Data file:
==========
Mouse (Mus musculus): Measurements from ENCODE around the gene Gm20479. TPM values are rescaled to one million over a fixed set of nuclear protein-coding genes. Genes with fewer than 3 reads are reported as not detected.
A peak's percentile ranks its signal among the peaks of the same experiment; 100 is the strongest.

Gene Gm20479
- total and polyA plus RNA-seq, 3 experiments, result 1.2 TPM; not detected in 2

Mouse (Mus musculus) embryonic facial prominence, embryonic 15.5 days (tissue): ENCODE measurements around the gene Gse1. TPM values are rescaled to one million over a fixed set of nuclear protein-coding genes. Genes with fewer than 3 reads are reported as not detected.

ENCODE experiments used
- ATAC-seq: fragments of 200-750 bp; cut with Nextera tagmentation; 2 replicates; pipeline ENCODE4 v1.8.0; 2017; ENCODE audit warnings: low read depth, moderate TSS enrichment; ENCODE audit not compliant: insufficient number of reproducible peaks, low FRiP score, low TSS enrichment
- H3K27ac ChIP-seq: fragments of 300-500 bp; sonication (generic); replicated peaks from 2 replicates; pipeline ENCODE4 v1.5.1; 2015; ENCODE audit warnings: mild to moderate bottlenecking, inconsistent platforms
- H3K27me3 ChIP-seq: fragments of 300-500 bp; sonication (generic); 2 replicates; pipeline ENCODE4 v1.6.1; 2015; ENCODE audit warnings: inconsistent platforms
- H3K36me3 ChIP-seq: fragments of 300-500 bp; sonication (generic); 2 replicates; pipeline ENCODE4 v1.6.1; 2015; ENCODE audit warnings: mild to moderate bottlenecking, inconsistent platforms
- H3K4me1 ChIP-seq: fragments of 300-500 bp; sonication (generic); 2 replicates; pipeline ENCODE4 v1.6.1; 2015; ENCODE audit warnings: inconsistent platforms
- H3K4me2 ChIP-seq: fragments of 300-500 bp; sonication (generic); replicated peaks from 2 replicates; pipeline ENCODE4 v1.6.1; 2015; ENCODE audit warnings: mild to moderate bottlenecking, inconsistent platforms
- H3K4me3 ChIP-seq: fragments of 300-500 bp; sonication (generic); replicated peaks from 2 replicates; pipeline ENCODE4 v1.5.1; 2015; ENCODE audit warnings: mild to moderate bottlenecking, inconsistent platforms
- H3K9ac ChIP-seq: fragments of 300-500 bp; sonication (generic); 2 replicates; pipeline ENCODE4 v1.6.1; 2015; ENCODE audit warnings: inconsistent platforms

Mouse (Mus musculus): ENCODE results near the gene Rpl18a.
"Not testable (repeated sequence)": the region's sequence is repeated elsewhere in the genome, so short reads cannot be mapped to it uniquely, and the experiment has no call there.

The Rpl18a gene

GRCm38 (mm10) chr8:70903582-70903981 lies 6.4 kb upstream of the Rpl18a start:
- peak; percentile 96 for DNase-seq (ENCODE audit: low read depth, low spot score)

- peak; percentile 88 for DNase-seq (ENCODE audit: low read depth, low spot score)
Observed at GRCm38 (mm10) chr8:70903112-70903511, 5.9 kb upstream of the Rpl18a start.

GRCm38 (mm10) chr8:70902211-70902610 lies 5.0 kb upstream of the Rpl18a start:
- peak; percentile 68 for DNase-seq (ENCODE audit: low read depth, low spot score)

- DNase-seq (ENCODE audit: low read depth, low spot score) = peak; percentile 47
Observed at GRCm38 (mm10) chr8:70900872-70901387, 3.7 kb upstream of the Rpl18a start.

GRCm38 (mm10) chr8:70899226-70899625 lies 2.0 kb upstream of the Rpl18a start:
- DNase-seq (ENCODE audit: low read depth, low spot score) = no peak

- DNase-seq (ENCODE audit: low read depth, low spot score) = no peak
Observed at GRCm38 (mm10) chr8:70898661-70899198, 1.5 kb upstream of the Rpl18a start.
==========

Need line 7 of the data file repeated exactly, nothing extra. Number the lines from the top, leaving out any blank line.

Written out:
- ATAC-seq: fragments of 200-750 bp; cut with Nextera tagmentation; 2 replicates; pipeline ENCODE4 v1.8.0; 2017; ENCODE audit warnings: low read depth, moderate TSS enrichment; ENCODE audit not compliant: insufficient number of reproducible peaks, low FRiP score, low TSS enrichment